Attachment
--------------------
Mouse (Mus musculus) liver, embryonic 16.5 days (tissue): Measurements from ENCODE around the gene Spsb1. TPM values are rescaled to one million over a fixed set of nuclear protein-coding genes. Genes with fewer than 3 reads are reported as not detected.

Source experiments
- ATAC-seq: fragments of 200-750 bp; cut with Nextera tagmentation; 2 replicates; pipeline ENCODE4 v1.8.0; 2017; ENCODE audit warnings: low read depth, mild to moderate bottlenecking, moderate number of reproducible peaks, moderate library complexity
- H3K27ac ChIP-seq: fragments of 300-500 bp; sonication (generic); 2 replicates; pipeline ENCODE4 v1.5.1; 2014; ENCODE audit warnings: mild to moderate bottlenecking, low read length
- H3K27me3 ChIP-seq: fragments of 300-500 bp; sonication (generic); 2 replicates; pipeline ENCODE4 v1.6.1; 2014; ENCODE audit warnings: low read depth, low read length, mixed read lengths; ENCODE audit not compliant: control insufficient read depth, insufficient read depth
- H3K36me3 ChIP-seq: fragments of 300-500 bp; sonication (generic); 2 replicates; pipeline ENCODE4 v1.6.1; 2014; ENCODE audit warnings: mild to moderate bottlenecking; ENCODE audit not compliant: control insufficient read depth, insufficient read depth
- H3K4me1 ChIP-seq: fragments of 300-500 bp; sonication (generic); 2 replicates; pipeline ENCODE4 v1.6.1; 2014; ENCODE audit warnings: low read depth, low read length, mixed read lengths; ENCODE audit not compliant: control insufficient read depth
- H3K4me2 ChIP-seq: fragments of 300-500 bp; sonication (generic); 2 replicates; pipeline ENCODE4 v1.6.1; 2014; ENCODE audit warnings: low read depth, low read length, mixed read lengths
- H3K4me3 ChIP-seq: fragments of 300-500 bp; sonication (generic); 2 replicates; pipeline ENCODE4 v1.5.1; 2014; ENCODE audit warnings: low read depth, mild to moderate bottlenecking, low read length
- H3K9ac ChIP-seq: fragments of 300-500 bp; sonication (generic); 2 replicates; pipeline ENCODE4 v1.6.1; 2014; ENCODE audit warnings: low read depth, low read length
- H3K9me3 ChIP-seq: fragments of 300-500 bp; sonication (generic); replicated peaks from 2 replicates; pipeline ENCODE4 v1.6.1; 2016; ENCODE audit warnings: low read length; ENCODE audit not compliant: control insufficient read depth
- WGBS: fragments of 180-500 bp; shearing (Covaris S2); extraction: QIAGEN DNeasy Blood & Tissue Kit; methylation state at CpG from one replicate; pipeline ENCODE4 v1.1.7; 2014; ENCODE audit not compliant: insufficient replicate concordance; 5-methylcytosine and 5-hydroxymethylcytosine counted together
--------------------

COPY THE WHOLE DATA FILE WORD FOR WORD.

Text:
Mouse (Mus musculus) liver, embryonic 16.5 days (tissue): Measurements from ENCODE around the gene Spsb1. TPM values are rescaled to one million over a fixed set of nuclear protein-coding genes. Genes with fewer than 3 reads are reported as not detected.

Source experiments
- ATAC-seq: fragments of 200-750 bp; cut with Nextera tagmentation; 2 replicates; pipeline ENCODE4 v1.8.0; 2017; ENCODE audit warnings: low read depth, mild to moderate bottlenecking, moderate number of reproducible peaks, moderate library complexity
- H3K27ac ChIP-seq: fragments of 300-500 bp; sonication (generic); 2 replicates; pipeline ENCODE4 v1.5.1; 2014; ENCODE audit warnings: mild to moderate bottlenecking, low read length
- H3K27me3 ChIP-seq: fragments of 300-500 bp; sonication (generic); 2 replicates; pipeline ENCODE4 v1.6.1; 2014; ENCODE audit warnings: low read depth, low read length, mixed read lengths; ENCODE audit not compliant: control insufficient read depth, insufficient read depth
- H3K36me3 ChIP-seq: fragments of 300-500 bp; sonication (generic); 2 replicates; pipeline ENCODE4 v1.6.1; 2014; ENCODE audit warnings: mild to moderate bottlenecking; ENCODE audit not compliant: control insufficient read depth, insufficient read depth
- H3K4me1 ChIP-seq: fragments of 300-500 bp; sonication (generic); 2 replicates; pipeline ENCODE4 v1.6.1; 2014; ENCODE audit warnings: low read depth, low read length, mixed read lengths; ENCODE audit not compliant: control insufficient read depth
- H3K4me2 ChIP-seq: fragments of 300-500 bp; sonication (generic); 2 replicates; pipeline ENCODE4 v1.6.1; 2014; ENCODE audit warnings: low read depth, low read length, mixed read lengths
- H3K4me3 ChIP-seq: fragments of 300-500 bp; sonication (generic); 2 replicates; pipeline ENCODE4 v1.5.1; 2014; ENCODE audit warnings: low read depth, mild to moderate bottlenecking, low read length
- H3K9ac ChIP-seq: fragments of 300-500 bp; sonication (generic); 2 replicates; pipeline ENCODE4 v1.6.1; 2014; ENCODE audit warnings: low read depth, low read length
- H3K9me3 ChIP-seq: fragments of 300-500 bp; sonication (generic); replicated peaks from 2 replicates; pipeline ENCODE4 v1.6.1; 2016; ENCODE audit warnings: low read length; ENCODE audit not compliant: control insufficient read depth
- WGBS: fragments of 180-500 bp; shearing (Covaris S2); extraction: QIAGEN DNeasy Blood & Tissue Kit; methylation state at CpG from one replicate; pipeline ENCODE4 v1.1.7; 2014; ENCODE audit not compliant: insufficient replicate concordance; 5-methylcytosine and 5-hydroxymethylcytosine counted together